Area Business Owners Weigh In On President's Plan - New York News

Area Business Owners Weigh In On President's Plan

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President Obama waves from Air Force One Friday before leaving to visit a toy factory in Montgomery County. President Obama waves from Air Force One Friday before leaving to visit a toy factory in Montgomery County.
MONTGOMERY COUNTY, Pa. -

President Obama visited a Hatfield, PA toy factory Friday, to pitch his plan to balance the budget ahead of the year-end "Fiscal Cliff" of drastic budget cuts and across-the-board tax hikes.

Included in the plan is a call for an extension of Bush-era tax cuts to middle- and low income workers, and to increase taxes on the wealthiest Americans- those earning more than $250,000 a year.

"So," said the president, "that means 98 percent of Americans and 97 percent of small businesses wouldn't see their income taxes go up by a single dime."

In the struggling commercial district along Baltimore Ave. in Clifton Heights, Delaware County, you'd be hard-pressed to find a business owner who'd be affected by the president's plan to raise taxes on big earners.

Dean Green owns a deli and seafood shop. He has two employees.

When FOX 29s Bruce Gordon asked Green whether he'd pay more under the presidents "tax the rich" plan, he laughed.

"I wish I was at that point, but I'm not."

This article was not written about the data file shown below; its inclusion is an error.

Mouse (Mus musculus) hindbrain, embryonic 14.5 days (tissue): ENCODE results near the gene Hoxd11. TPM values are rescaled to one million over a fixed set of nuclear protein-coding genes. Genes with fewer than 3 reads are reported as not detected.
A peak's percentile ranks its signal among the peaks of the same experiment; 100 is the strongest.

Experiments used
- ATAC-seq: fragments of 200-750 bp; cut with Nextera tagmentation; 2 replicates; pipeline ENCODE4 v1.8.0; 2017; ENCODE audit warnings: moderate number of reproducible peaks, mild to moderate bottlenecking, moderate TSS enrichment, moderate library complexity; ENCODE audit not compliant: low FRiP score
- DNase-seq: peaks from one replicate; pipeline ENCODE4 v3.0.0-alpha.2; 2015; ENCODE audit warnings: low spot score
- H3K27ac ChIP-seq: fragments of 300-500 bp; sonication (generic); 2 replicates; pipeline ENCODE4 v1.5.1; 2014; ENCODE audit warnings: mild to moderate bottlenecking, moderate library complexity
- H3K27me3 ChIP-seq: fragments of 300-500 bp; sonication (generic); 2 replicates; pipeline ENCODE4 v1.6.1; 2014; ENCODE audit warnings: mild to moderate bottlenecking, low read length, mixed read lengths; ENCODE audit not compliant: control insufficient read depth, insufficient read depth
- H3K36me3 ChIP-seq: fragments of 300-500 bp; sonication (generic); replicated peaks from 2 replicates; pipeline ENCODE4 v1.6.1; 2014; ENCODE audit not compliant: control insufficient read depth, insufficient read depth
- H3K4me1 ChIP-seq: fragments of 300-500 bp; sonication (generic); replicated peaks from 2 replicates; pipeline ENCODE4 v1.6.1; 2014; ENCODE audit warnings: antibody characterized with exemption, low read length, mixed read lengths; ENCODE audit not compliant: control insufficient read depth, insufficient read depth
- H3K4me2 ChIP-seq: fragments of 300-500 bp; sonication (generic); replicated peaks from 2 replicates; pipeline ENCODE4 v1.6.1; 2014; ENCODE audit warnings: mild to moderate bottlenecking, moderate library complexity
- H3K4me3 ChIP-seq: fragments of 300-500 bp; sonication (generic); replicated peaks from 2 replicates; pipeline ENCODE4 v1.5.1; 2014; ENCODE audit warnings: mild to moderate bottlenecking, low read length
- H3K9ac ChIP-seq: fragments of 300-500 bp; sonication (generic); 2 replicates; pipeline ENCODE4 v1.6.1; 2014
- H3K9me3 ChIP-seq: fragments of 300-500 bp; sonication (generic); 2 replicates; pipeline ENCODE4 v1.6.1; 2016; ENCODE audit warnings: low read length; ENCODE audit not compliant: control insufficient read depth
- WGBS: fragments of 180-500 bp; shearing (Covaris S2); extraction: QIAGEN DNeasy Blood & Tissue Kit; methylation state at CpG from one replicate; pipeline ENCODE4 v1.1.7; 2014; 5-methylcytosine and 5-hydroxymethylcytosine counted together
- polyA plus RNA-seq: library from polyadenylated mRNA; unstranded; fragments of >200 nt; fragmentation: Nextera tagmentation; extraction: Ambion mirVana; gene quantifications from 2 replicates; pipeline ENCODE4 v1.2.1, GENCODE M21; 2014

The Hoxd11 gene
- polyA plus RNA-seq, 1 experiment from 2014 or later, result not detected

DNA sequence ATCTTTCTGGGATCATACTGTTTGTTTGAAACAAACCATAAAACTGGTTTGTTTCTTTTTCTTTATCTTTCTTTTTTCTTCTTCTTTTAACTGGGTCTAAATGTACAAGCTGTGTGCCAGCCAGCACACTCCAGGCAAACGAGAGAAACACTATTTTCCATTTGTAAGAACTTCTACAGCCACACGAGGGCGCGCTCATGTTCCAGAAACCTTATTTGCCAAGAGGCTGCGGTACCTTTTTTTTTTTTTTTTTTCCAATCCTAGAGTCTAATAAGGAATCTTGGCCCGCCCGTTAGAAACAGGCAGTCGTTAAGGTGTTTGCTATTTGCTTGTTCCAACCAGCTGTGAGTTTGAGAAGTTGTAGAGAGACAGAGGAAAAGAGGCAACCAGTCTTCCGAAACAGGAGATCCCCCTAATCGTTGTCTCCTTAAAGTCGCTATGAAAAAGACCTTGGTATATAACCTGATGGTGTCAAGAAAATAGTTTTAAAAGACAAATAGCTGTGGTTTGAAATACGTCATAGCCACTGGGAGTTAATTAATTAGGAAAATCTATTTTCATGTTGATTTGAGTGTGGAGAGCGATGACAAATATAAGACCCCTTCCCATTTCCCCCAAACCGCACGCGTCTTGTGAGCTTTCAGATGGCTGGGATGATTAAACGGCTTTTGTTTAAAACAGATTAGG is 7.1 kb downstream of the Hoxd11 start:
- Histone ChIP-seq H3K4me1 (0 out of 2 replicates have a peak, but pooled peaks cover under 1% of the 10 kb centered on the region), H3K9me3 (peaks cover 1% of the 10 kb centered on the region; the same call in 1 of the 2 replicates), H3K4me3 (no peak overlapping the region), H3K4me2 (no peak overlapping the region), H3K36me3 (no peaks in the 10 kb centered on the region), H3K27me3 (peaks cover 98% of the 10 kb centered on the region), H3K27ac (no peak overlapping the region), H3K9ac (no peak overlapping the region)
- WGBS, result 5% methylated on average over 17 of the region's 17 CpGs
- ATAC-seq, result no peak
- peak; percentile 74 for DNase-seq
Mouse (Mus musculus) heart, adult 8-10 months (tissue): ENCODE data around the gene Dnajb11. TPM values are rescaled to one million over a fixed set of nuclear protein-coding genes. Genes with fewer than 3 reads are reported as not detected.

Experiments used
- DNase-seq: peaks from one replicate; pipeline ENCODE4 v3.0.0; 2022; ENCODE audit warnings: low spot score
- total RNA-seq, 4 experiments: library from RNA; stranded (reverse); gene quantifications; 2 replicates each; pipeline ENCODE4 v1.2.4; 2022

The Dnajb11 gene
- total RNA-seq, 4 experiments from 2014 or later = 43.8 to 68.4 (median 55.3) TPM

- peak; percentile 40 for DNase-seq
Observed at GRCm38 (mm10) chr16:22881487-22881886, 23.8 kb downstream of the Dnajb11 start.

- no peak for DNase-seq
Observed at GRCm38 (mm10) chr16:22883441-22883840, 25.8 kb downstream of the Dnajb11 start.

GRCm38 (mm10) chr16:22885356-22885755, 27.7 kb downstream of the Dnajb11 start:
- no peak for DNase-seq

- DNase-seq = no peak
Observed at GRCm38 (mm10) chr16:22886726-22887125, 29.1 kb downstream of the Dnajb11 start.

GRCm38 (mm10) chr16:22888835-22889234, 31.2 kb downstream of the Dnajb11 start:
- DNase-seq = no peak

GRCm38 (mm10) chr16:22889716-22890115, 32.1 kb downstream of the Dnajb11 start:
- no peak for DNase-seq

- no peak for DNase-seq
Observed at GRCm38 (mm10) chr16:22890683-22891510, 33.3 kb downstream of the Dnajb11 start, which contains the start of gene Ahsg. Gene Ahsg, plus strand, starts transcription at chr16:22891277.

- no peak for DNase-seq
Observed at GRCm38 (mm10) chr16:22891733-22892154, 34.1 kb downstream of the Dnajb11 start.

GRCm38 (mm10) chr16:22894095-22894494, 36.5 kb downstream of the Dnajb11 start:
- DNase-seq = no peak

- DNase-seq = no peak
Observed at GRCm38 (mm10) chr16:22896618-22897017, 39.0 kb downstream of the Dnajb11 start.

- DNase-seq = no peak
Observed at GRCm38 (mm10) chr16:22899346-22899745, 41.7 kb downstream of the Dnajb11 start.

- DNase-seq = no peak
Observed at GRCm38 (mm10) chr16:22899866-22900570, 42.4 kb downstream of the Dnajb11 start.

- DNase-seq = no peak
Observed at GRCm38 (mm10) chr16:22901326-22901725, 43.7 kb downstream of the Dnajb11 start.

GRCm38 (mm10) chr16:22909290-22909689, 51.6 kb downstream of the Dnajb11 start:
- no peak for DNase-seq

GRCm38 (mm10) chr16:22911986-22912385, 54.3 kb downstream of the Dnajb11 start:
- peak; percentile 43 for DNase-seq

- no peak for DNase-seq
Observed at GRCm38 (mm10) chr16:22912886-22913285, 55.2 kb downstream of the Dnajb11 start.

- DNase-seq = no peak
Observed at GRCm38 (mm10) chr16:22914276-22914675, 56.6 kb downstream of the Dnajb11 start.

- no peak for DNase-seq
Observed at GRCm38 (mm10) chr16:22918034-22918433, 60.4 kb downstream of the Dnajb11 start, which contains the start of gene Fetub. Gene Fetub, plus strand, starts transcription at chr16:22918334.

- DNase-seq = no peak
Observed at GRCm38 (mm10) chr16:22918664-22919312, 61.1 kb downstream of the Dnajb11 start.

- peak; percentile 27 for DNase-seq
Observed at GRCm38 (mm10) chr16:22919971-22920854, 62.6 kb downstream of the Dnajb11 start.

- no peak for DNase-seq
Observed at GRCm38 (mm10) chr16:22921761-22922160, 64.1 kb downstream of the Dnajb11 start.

But opinions on the tax-hike-for-the-wealthy vary from business to business.

Green, for example, believes it would stifle the incentive to grow his operation, "because if you produce, you're going to be penalized and it's just going to be taken from you and you gain nothing."

Down the street, Mike DeRosa works by himself, selling and repairing vacuum cleaners.

He, too is well below the $250,000 per year income level, but opposes the proposed hike because, he says, it wouldn't raise enough money.

"If it would help it out, and get us on the right track, I'd be in favor of it," he told FOX 29s Gordon. "But it's not going to help anything out."

To put the Obama tax hike in context, a person earning $500,000 a year would see his income tax bill rise by $11,500.

That's a chunk of change, but would it really be enough to change the boss's mind about increasing or decreasing his workforce?

Across the avenue, Ken Scott runs a company that sells and installs fire alarm systems.

He has 18 employees, but his business is down.

In fact, he's taken to leasing out his parking lot to a guy selling Christmas trees.

Gordon asked Scott how much of a role taxes play in his decision to lay off or hire workers.

"I don't think the taxes have been that big of a deal," he said. "Hiring decisions are based on volume. And if we have the volume of work to do it, I will hire."

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